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The Mabry Nauta family Advent wreath

The Mabry Nauta family Advent wreath

My family gathers around our new Advent wreath, and I say a prayer of thanksgiving. After saying for years that we should practice Advent properly — with a wreath, daily family devotions, focusing on preparing our hearts for Jesus’ coming, and a lack of Christmas chaos — we are finally doing it.

My 8-year-old runs to her room to get the Bible that our church gave her so that she may read today’s passage. It is pink, leather-bound, and monogrammed with her name. She is proud of it. Sophia stumbles through some of the words, but keeps going. I wonder if she can feel the love and pride that my husband and I are emanating. Hubby and I look at one another, share parental pride smiles, and turn back to look at Sophia. She is wholly ours.

What a gift.

At the same time, my 6-year-old runs to her room. Not to be outdone due to her minimal reading skills, she grabs her Bible coloring book. Zoe picked out this coloring book on purpose. “See what I got?” she says. She smiles proudly at the rest of us. Maybe the rituals of the wreath, lighting the candle, reading Scripture and the devotion, and discussing today’s topic are over her head. But, she gets it. She knows we’re having family God time, and she knows it’s important.

Such a treasure.

The devotion leads Sophia, Eric, and me to discuss what distracts us from being in tune with God. Sophia says that some of her struggles get her off track. She forgets that God is with her and loves her. I confess that building my writing platform puts me into a tizzy. I fall into the trap of checking and re-checking numbers so much that I lose sight of what is in front of me. I fail my family when I do this. Hubby says that it’s hard to be the sole breadwinner. He stresses about feeding our family and paying our bills. I need to remember, Eric says, that God provides for us. Zoe looks up from coloring Joseph’s coat of many colors. “I’m thankful for our family,” she says, and thereby breaks the tension.

It’s not just my family that gets distracted and feels distant from God. We all do it. It’s part of our sinful nature. “We sometimes have trouble feeling God’s love,” writes Keri Wyatt Kent in Deeply Loved.[1] And when we feel this way, we can be sure that it’s not God who moved.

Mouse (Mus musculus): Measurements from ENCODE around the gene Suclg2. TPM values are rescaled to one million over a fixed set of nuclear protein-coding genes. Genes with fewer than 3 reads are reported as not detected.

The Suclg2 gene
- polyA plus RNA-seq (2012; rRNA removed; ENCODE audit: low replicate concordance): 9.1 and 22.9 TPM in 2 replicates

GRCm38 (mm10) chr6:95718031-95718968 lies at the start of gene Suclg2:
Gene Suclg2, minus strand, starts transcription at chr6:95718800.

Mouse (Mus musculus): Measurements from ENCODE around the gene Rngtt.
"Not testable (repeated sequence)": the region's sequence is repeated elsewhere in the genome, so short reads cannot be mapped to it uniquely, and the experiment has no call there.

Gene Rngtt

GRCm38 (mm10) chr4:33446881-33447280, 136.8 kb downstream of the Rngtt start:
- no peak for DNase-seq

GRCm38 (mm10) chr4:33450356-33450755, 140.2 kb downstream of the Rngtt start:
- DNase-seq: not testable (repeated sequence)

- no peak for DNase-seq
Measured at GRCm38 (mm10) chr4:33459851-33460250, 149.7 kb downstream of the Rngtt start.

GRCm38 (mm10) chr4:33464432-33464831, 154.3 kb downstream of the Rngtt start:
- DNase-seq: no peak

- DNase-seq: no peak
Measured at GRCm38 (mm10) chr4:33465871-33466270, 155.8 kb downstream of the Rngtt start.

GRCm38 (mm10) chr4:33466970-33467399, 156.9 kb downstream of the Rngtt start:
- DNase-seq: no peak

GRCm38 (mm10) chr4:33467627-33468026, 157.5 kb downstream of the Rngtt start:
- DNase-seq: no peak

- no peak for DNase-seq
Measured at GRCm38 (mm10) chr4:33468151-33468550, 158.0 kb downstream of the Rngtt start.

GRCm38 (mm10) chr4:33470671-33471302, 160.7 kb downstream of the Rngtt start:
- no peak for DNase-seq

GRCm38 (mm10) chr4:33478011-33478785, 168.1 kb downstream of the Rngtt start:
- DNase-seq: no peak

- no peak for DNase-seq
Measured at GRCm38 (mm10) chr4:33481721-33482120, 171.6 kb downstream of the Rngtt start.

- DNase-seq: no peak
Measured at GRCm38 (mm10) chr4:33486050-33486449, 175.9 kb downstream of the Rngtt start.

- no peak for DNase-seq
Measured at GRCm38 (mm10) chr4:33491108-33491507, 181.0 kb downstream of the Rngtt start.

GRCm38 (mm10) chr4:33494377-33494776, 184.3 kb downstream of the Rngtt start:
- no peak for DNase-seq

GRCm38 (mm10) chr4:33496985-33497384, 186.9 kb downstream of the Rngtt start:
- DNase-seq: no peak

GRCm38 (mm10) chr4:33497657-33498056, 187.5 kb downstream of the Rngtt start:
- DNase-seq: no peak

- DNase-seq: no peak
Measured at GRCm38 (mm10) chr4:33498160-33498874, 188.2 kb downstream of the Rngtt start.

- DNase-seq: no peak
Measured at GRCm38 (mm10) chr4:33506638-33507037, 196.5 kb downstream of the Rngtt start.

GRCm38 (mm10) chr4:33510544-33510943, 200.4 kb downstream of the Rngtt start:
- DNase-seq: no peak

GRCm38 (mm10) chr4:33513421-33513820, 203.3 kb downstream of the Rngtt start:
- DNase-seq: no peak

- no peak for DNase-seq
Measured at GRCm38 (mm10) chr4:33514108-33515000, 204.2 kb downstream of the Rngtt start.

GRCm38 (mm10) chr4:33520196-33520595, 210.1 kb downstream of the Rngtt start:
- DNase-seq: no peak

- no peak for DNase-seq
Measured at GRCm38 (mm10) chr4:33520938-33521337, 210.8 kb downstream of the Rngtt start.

There is something we can do about this, though — practices in which we can engage, and ways we can train our hearts so that we can know God’s love “personally and profoundly.”[2]

Jesus tells us at the end of the Gospel of Matthew that he is always with us. This means that there is no time in which we can’t sense his presence by the power of the Holy Spirit. All we gotta do is pay attention. Unfortunately, it’s the paying attention part that often stumps us. It’s way easy to get distracted and forget that the world indeed does not revolve around us and our contributions to it.

So, when we do get off course, when for whatever reason we can’t feel Jesus’ presence, we need to slow down, take a time out, and turn our thoughts towards God. We can do this by thinking about what Jesus would do in our current situation; praying silently or out loud; taking a walk and acknowledging God’s handiwork in creation; intentionally looking for the image of God in another human being; singing or humming a hymn or praise tune that inspires us; and practicing a random act of kindness for others with the two greatest commandments in mind. These are but a few examples.

Brother Lawrence

Brother Lawrence, a seventeenth century monk, calls doing these and other things that focus us on God the practicing God’s presence. Practicing God’s presence reignites our awareness of and attentiveness to God. And, it reminds us how deeply, widely, and unendingly God loves us. After all, if God didn’t love us, why would God hang around and acknowledge us at all? Why the prophets? Why the Incarnation? Why the cross? Why the empty tomb?

I sing a song to my girls each night as I tuck them into bed. On the nights that I’m tired and showing signs of slacking, they prod me. “Mama, you need to sing our song to me.” It’s both a prayer and an affirming mantra. My oldest says that she takes it with her in her heart, so that when she’s feeling down, she sings it to herself.

It strikes me last night when I put my little ladies to bed that I’ve inadvertently developed for them a tool for practicing God’s presence. Perhaps it will bless you, too.

You are loved,
You are beautiful,
An angel of God,
God’s own creation.

You’re a gift to Mom and Dad,
God’s gift of love to us.

You are loved,
God danced the day you were born.

May you begin this Advent season practicing God’s presence, and delight as much in the Lord as God does in you.


[1]   Keri Wyatt Kent, Deeply Loved: 40 Ways in 40 Days to Experience the Heart of Jesus, (Nashville, TN: Abingdon Press, 2012), 2-3.

[2]   Keri Wyatt Kent, Deeply Loved, 2.

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